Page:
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International trak. PREP. PREP 2004-21.

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prep 2004 21
PREP 2004-21
  • During the health supervision visit of a 3-year-old boy, his mother states that she recently was diagnosed as having active tuberculosis based on the results of a tuberculin skin test (TST) and chest radiography. Her tuberculosis is isoniazid-sensitive, and she is being treated appropriately. You perform a TST on the child, which is negative, and obtain a chest radiograph, which appears normal.
prep 2004 213
PREP 2004-21
  • Of the following, the MOST appropriate management of this child is
    • A- No treatment
    • B- Separation from the mother for 4 weeks
    • C- Treatment with bacillus Calmette-Guérin (BCG) vaccine
    • D- Treatment with isoniazid and repeat TST after 12 weeks
    • E- Treatment with isoniazid for 9 months
prep 2004 214
PREP 2004-21
  • Of the following, the MOST appropriate management of this child is
    • A- No treatment
    • B- Separation from the mother for 4 weeks
    • C- Treatment with bacillus Calmette-Guérin (BCG) vaccine
    • D- Treatment with isoniazid and repeat TST after 12 weeks
    • E- Treatment with isoniazid for 9 months
prep 2004 21 explanation
PREP 2004-21- Explanation
  • Once clinical disease is excluded, any child or adult exposed to a potentially contagious case of tuberculosis within the past 3 months should receive a tuberculin skin test (TST) and chest radiograph as well as isoniazid therapy, even if the TST result is negative. This is especially true for contacts who have impaired immunity and all household contacts younger than 4 years of age exposed to any adult who has active tuberculosis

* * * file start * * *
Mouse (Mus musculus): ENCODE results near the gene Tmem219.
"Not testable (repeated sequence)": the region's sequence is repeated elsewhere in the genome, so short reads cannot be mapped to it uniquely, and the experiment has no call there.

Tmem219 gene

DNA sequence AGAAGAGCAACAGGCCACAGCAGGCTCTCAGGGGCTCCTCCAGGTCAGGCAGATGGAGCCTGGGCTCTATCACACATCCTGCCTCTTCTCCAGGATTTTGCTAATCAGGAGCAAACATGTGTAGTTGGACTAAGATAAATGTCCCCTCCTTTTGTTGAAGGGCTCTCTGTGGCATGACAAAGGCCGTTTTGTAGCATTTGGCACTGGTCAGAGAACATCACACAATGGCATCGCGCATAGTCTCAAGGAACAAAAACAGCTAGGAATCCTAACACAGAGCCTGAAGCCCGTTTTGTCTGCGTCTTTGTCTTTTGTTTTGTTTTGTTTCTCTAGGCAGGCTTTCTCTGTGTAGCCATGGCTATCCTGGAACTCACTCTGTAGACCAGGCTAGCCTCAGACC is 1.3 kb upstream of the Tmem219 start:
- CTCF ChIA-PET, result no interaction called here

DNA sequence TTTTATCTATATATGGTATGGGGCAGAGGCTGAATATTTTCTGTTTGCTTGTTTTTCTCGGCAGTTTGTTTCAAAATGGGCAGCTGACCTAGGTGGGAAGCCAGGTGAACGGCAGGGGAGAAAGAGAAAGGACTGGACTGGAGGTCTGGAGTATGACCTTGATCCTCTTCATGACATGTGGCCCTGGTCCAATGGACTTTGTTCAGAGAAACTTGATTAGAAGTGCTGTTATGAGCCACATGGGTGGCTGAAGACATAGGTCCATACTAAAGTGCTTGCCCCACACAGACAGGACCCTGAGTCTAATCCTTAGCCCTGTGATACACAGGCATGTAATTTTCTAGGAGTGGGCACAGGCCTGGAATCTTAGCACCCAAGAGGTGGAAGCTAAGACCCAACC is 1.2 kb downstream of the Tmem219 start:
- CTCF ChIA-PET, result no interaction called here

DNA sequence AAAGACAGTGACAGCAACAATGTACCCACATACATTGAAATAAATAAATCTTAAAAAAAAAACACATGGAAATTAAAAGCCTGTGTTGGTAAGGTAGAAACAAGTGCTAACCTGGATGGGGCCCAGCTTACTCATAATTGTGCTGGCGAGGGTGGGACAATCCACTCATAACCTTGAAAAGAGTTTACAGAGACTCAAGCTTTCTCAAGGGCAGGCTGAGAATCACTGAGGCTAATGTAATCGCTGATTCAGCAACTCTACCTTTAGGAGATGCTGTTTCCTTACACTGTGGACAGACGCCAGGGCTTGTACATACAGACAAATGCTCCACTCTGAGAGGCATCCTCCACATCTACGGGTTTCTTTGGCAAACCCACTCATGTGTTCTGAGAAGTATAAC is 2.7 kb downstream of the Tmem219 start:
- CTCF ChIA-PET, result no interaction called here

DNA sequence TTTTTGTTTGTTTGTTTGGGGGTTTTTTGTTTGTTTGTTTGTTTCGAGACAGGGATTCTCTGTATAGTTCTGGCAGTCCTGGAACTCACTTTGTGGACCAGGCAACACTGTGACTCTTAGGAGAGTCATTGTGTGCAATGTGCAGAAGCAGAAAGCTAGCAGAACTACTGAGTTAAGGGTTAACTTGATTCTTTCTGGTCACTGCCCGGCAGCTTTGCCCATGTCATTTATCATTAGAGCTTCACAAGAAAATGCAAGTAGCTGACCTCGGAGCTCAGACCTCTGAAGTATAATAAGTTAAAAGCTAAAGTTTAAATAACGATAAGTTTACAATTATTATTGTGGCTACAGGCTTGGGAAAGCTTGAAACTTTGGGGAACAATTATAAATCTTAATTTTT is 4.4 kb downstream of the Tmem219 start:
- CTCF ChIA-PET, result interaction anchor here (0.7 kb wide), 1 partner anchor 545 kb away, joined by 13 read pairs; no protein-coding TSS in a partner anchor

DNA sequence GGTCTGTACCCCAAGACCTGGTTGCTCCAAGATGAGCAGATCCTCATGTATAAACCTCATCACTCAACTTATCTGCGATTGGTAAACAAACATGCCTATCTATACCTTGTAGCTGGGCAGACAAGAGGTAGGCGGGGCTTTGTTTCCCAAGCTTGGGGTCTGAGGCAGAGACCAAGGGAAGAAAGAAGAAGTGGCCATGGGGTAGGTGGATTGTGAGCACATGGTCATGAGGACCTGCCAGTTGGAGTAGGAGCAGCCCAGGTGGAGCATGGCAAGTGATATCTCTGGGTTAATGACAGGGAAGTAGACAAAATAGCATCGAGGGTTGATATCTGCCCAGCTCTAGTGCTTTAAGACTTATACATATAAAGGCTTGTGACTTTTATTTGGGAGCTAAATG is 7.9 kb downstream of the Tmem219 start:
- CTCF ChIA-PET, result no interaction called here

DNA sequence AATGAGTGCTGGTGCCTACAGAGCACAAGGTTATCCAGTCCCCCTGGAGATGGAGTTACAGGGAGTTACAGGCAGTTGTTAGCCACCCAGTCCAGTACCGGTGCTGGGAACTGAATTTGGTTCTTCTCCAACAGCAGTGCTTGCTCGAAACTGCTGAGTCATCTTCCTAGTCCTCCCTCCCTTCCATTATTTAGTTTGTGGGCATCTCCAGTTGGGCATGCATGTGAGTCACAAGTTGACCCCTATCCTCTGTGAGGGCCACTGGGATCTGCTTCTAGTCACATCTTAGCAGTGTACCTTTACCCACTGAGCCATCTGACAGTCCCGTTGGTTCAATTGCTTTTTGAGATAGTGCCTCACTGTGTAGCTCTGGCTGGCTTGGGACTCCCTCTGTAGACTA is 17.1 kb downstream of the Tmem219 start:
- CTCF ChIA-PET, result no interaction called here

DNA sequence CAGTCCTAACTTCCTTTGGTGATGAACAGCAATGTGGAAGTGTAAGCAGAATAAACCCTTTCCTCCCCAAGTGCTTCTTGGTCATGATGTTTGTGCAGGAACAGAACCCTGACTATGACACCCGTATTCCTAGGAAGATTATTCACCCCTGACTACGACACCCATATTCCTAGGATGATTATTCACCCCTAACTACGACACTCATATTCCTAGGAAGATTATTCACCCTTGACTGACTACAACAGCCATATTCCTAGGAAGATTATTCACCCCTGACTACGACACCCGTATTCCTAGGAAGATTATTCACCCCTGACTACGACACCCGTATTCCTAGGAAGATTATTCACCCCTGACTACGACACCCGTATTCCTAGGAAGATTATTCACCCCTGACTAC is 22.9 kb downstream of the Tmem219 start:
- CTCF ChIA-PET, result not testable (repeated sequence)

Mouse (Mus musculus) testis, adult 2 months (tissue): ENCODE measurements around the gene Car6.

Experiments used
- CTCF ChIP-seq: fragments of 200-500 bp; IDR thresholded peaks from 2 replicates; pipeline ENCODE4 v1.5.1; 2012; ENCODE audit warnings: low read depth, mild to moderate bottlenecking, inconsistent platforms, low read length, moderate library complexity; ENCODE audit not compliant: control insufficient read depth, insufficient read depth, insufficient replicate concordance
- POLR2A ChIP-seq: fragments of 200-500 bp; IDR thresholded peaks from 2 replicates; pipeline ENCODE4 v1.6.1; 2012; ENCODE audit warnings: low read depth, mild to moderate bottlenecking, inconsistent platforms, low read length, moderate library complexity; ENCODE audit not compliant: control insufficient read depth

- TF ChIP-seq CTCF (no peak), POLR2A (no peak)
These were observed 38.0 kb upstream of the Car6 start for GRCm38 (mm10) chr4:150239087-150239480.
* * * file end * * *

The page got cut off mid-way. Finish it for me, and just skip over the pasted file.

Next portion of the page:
2004 105
2004-105
  • A 4-year-old girl, born and raised in the United States, has had a skin test with tuberculin purified protein derivative (PPD) placed as part of a preschool enrollment requirement. Seventy-two hours later there is 8 mm of induration. The child has been well and has no exposure or other risk factors for tuberculosis
2004 1057
2004-105
  • Of the following, the MOST likely explanation for the induration is
    • A- a connective tissue disorder
    • B- cross-reactivity with nontuberculous mycobacteria
    • C- hypersensitivity to preservative in the PPD
    • D- previous bacillus Calmette-Guérin vaccination
    • E- recently acquired tuberculosis
2004 1058
2004-105
  • Of the following, the MOST likely explanation for the induration is
    • A- a connective tissue disorder
    • B- cross-reactivity with nontuberculous mycobacteria
    • C- hypersensitivity to preservative in the PPD
    • D- previous bacillus Calmette-Guérin vaccination
    • E- recently acquired tuberculosis
2004 115
2004-115
  • A 5-year-old girl is referred to your clinic for evaluation of her tuberculin skin test. She had a Mantoux test containing 5 tuberculin units of purified protein derivative placed intradermally 48 hours ago. Evaluation of the test demonstrates 18 mm of induration. She moved to the United States 3 years ago and was immunized with bacillus Calmette-Guérin (BCG) vaccine at birth. Findings on chest radiography are negative.
2004 11510
2004-115
  • Of the following, the MOST appropriate management is